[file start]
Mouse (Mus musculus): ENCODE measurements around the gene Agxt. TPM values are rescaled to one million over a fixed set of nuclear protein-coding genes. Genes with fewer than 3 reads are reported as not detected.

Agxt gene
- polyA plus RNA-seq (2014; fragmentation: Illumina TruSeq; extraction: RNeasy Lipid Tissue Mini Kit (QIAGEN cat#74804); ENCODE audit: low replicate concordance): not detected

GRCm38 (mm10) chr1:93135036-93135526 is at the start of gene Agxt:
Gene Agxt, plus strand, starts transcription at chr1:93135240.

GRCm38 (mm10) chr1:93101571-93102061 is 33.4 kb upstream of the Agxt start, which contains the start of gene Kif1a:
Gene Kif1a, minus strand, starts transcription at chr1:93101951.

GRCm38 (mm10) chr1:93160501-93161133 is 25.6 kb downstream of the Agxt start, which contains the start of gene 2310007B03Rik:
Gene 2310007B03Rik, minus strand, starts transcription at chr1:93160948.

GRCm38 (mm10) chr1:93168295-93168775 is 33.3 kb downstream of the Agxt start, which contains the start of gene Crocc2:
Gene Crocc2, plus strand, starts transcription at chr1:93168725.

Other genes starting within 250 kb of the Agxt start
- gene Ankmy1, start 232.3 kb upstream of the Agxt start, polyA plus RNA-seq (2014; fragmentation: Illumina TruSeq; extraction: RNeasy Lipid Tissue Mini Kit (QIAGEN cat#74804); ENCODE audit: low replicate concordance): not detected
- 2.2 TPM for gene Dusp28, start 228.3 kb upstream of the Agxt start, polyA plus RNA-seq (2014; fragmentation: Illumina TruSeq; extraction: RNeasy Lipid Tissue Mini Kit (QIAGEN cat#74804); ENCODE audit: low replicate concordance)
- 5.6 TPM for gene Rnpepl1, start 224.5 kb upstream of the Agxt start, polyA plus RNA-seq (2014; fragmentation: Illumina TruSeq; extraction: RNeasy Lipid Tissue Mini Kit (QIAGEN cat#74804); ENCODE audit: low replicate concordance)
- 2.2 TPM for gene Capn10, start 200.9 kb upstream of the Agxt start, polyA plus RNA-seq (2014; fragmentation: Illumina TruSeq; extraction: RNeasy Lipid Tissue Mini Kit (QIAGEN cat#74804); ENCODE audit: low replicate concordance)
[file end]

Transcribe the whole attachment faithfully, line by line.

Mouse (Mus musculus): ENCODE measurements around the gene Agxt. TPM values are rescaled to one million over a fixed set of nuclear protein-coding genes. Genes with fewer than 3 reads are reported as not detected.

Agxt gene
- polyA plus RNA-seq (2014; fragmentation: Illumina TruSeq; extraction: RNeasy Lipid Tissue Mini Kit (QIAGEN cat#74804); ENCODE audit: low replicate concordance): not detected

GRCm38 (mm10) chr1:93135036-93135526 is at the start of gene Agxt:
Gene Agxt, plus strand, starts transcription at chr1:93135240.

GRCm38 (mm10) chr1:93101571-93102061 is 33.4 kb upstream of the Agxt start, which contains the start of gene Kif1a:
Gene Kif1a, minus strand, starts transcription at chr1:93101951.

GRCm38 (mm10) chr1:93160501-93161133 is 25.6 kb downstream of the Agxt start, which contains the start of gene 2310007B03Rik:
Gene 2310007B03Rik, minus strand, starts transcription at chr1:93160948.

GRCm38 (mm10) chr1:93168295-93168775 is 33.3 kb downstream of the Agxt start, which contains the start of gene Crocc2:
Gene Crocc2, plus strand, starts transcription at chr1:93168725.

Other genes starting within 250 kb of the Agxt start
- gene Ankmy1, start 232.3 kb upstream of the Agxt start, polyA plus RNA-seq (2014; fragmentation: Illumina TruSeq; extraction: RNeasy Lipid Tissue Mini Kit (QIAGEN cat#74804); ENCODE audit: low replicate concordance): not detected
- 2.2 TPM for gene Dusp28, start 228.3 kb upstream of the Agxt start, polyA plus RNA-seq (2014; fragmentation: Illumina TruSeq; extraction: RNeasy Lipid Tissue Mini Kit (QIAGEN cat#74804); ENCODE audit: low replicate concordance)
- 5.6 TPM for gene Rnpepl1, start 224.5 kb upstream of the Agxt start, polyA plus RNA-seq (2014; fragmentation: Illumina TruSeq; extraction: RNeasy Lipid Tissue Mini Kit (QIAGEN cat#74804); ENCODE audit: low replicate concordance)
- 2.2 TPM for gene Capn10, start 200.9 kb upstream of the Agxt start, polyA plus RNA-seq (2014; fragmentation: Illumina TruSeq; extraction: RNeasy Lipid Tissue Mini Kit (QIAGEN cat#74804); ENCODE audit: low replicate concordance)